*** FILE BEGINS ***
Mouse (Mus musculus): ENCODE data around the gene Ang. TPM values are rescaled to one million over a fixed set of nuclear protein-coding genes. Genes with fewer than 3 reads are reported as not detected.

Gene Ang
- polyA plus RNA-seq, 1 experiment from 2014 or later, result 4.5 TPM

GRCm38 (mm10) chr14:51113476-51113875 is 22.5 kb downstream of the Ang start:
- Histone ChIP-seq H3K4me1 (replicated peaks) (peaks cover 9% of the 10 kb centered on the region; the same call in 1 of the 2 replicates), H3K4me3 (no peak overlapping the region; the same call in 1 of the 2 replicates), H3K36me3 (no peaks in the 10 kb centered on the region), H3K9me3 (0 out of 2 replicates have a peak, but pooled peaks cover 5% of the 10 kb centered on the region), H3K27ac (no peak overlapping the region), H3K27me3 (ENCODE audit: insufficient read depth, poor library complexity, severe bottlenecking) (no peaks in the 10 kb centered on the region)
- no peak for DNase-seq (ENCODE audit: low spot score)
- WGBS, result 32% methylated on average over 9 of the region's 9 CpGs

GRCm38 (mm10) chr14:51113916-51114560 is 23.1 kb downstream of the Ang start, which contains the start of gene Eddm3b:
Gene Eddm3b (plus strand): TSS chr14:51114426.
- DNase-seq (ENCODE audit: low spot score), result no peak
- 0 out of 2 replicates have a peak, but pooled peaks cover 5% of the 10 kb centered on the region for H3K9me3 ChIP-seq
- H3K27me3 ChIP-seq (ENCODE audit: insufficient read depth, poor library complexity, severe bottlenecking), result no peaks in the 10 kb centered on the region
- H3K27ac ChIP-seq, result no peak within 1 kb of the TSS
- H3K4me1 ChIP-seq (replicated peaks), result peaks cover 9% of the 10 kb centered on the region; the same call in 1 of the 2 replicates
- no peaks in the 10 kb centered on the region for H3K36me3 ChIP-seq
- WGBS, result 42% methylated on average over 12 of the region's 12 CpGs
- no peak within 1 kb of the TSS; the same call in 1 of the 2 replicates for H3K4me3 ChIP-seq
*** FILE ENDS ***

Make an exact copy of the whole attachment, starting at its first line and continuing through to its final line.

Mouse (Mus musculus): ENCODE data around the gene Ang. TPM values are rescaled to one million over a fixed set of nuclear protein-coding genes. Genes with fewer than 3 reads are reported as not detected.

Gene Ang
- polyA plus RNA-seq, 1 experiment from 2014 or later, result 4.5 TPM

GRCm38 (mm10) chr14:51113476-51113875 is 22.5 kb downstream of the Ang start:
- Histone ChIP-seq H3K4me1 (replicated peaks) (peaks cover 9% of the 10 kb centered on the region; the same call in 1 of the 2 replicates), H3K4me3 (no peak overlapping the region; the same call in 1 of the 2 replicates), H3K36me3 (no peaks in the 10 kb centered on the region), H3K9me3 (0 out of 2 replicates have a peak, but pooled peaks cover 5% of the 10 kb centered on the region), H3K27ac (no peak overlapping the region), H3K27me3 (ENCODE audit: insufficient read depth, poor library complexity, severe bottlenecking) (no peaks in the 10 kb centered on the region)
- no peak for DNase-seq (ENCODE audit: low spot score)
- WGBS, result 32% methylated on average over 9 of the region's 9 CpGs

GRCm38 (mm10) chr14:51113916-51114560 is 23.1 kb downstream of the Ang start, which contains the start of gene Eddm3b:
Gene Eddm3b (plus strand): TSS chr14:51114426.
- DNase-seq (ENCODE audit: low spot score), result no peak
- 0 out of 2 replicates have a peak, but pooled peaks cover 5% of the 10 kb centered on the region for H3K9me3 ChIP-seq
- H3K27me3 ChIP-seq (ENCODE audit: insufficient read depth, poor library complexity, severe bottlenecking), result no peaks in the 10 kb centered on the region
- H3K27ac ChIP-seq, result no peak within 1 kb of the TSS
- H3K4me1 ChIP-seq (replicated peaks), result peaks cover 9% of the 10 kb centered on the region; the same call in 1 of the 2 replicates
- no peaks in the 10 kb centered on the region for H3K36me3 ChIP-seq
- WGBS, result 42% methylated on average over 12 of the region's 12 CpGs
- no peak within 1 kb of the TSS; the same call in 1 of the 2 replicates for H3K4me3 ChIP-seq